Something else to think about when it comes to old decks is that they might have been built before the HOA you live with was formed. If you have an HOA, you should check to be sure anything you do to your deck is within the guidelines you agreed to. 

Building codes change over time as well. So when you make repairs to an old deck, be sure that your changes are up to code. This is why you may want to opt for a licensed deck contractor, who is familiar with all of the local building codes in your area. 

In Conclusion

You can keep a check on your deck and make sure all repairs are handled when you find the need for them. This should be part of your maintenance plan when it comes to your wood deck. If you aren’t comfortable with a DIY plan, you can always hire local, experienced deck contractors to help out.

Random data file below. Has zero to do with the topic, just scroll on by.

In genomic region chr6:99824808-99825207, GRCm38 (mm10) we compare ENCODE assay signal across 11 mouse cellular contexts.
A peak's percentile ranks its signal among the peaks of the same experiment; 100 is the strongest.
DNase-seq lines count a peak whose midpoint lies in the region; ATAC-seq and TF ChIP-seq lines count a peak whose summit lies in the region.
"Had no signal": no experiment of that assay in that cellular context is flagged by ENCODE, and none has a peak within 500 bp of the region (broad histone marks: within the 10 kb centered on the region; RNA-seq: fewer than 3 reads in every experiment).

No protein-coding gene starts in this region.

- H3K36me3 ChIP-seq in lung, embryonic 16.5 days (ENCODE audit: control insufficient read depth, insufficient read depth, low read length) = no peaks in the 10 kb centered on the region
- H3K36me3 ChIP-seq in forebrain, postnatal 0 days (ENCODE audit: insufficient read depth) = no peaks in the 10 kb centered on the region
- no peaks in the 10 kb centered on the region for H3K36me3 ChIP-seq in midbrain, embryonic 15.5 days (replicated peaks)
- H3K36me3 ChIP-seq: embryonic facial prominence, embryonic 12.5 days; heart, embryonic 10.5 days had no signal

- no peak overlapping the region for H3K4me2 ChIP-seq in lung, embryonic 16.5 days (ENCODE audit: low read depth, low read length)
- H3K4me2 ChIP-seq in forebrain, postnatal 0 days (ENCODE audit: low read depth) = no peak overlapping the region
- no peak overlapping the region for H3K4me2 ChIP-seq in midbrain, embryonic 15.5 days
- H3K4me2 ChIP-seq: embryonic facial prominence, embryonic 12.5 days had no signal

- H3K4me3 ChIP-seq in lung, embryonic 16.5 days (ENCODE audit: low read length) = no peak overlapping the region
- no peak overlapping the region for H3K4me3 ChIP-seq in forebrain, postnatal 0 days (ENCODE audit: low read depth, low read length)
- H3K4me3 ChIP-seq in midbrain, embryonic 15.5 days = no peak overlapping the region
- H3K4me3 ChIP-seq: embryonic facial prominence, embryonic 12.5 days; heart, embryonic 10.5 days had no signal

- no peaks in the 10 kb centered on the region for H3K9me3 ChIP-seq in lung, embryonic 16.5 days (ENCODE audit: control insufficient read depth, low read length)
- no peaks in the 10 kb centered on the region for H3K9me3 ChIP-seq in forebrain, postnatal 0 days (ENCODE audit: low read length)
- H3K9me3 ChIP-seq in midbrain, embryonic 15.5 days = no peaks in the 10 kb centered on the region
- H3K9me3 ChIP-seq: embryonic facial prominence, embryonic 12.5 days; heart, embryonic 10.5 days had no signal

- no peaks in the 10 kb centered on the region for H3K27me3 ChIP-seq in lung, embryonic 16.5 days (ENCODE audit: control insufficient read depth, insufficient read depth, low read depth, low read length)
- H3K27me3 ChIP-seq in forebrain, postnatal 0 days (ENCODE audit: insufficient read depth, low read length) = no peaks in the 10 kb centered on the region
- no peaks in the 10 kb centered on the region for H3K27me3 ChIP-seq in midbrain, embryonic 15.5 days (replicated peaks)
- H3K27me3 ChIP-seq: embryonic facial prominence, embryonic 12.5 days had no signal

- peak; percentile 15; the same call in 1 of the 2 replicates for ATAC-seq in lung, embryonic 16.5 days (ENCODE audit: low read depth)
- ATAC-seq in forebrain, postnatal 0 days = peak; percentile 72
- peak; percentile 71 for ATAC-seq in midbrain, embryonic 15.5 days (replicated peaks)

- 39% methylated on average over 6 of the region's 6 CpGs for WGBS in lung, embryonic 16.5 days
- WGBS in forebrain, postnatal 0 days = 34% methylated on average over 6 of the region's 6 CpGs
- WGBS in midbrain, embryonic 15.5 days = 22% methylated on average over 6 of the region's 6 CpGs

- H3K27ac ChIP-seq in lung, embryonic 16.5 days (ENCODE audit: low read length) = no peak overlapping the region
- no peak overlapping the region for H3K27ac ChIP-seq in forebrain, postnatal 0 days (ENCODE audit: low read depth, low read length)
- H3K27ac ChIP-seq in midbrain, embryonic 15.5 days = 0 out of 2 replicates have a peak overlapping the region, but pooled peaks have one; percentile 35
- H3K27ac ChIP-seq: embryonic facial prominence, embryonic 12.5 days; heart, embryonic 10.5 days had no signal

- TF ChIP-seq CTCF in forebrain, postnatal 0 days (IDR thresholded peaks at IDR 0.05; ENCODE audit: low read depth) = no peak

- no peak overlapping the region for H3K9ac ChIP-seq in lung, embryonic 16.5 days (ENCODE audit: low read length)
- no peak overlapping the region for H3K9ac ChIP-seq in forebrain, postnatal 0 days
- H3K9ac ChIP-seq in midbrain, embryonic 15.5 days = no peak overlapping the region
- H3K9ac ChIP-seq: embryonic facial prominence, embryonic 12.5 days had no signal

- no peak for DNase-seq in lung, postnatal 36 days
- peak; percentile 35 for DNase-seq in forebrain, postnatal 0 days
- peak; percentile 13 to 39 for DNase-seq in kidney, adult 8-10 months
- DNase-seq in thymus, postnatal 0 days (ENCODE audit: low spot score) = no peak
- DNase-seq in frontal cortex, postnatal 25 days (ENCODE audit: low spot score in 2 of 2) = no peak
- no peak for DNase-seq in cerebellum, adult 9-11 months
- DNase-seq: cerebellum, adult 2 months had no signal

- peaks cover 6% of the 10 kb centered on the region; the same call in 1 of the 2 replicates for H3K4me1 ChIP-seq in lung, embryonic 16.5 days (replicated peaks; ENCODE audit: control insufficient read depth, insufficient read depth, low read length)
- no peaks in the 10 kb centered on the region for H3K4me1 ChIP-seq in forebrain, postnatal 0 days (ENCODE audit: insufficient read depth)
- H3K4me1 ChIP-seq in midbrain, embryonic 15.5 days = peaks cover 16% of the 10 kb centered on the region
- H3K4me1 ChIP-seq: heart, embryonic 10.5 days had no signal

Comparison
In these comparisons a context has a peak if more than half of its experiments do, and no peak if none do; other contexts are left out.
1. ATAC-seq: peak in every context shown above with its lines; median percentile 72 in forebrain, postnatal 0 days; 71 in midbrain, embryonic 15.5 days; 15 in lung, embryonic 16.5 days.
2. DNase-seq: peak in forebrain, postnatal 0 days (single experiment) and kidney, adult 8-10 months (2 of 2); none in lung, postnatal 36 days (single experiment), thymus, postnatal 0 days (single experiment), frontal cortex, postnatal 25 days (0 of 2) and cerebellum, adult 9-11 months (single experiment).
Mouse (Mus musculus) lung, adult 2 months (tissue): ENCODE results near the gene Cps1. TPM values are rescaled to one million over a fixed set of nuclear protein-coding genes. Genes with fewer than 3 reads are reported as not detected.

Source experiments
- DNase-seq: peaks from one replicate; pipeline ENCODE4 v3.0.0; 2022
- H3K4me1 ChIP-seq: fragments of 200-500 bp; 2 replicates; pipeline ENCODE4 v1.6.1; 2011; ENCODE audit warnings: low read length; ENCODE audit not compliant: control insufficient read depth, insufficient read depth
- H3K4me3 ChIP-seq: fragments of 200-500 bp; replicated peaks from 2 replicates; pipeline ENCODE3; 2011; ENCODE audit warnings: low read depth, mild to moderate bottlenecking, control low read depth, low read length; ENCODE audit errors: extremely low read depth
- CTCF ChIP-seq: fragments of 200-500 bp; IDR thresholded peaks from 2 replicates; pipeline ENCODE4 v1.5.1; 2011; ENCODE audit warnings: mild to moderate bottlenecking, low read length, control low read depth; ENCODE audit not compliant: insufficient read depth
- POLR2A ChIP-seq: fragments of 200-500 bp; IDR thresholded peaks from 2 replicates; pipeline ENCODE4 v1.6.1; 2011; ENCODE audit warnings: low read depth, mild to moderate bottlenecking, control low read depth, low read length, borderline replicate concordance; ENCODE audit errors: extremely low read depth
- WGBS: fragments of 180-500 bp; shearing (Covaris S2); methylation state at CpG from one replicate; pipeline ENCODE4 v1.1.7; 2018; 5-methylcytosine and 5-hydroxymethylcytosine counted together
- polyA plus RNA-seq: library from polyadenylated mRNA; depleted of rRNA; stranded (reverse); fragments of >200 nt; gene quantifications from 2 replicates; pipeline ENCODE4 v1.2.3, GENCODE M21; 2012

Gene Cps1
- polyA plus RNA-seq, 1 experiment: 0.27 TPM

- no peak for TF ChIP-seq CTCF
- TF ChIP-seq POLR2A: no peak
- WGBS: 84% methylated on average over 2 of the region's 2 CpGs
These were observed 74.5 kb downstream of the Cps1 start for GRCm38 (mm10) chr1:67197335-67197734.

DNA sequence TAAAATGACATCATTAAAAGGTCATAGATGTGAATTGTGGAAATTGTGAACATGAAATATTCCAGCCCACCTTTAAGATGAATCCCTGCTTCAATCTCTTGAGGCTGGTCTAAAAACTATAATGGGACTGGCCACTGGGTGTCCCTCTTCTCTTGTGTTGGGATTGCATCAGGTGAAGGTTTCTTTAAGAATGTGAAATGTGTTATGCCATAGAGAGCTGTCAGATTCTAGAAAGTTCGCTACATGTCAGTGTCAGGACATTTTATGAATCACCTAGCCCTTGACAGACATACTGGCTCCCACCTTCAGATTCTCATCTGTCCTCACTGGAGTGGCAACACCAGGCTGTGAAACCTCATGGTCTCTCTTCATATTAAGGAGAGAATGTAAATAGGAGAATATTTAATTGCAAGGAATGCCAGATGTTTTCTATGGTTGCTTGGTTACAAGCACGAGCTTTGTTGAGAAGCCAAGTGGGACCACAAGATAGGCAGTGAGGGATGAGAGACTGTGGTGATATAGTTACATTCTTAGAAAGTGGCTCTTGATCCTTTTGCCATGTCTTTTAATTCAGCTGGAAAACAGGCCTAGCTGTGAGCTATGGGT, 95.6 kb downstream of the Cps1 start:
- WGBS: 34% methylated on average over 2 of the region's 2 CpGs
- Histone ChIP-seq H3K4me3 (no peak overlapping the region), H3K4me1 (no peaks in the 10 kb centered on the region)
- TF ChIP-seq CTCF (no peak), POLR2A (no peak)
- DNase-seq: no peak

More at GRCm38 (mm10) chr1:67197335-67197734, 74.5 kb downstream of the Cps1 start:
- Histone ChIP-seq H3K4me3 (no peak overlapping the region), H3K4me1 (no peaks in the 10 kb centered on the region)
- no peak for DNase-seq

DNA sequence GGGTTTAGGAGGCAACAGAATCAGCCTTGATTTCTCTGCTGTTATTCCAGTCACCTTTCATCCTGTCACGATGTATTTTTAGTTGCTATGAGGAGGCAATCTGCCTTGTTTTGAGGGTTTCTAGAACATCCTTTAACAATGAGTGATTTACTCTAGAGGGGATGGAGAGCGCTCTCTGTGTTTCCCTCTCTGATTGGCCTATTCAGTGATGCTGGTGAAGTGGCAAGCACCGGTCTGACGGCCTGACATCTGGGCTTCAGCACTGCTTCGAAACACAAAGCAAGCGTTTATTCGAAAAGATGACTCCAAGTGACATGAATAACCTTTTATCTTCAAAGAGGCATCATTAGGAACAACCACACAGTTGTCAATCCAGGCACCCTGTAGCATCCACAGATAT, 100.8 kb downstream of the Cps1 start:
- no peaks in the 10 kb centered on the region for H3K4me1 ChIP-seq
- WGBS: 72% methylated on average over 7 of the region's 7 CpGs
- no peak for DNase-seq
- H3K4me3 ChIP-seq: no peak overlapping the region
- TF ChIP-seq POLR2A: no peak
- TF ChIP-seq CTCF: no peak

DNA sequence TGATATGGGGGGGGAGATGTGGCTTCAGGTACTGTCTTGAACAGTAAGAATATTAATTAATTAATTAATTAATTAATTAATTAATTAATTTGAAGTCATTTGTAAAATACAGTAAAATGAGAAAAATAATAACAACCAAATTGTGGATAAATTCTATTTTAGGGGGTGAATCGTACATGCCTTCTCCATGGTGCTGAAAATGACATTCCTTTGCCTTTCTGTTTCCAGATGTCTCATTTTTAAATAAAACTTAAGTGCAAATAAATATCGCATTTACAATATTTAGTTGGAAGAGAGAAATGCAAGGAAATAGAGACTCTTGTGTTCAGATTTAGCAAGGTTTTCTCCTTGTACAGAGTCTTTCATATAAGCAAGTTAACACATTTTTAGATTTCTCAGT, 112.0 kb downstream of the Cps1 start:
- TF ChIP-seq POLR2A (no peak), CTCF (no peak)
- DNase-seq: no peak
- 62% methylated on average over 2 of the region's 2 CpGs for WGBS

But, after reading this, you should at least understand how to find problems with your deck. When you do hire someone, you’ll already know what to tell them and you’ll be able to understand better what they’re talking about when they tell you what they find.

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"Growing up a country-girl means you enjoy the outdoors as much as possible, and no matter where you go in life, the outdoors is always part of you. I began doing research on things I wanted to do to make my outdoor space my own, no matter where we moved. And that research led me to write this blog to share with you!"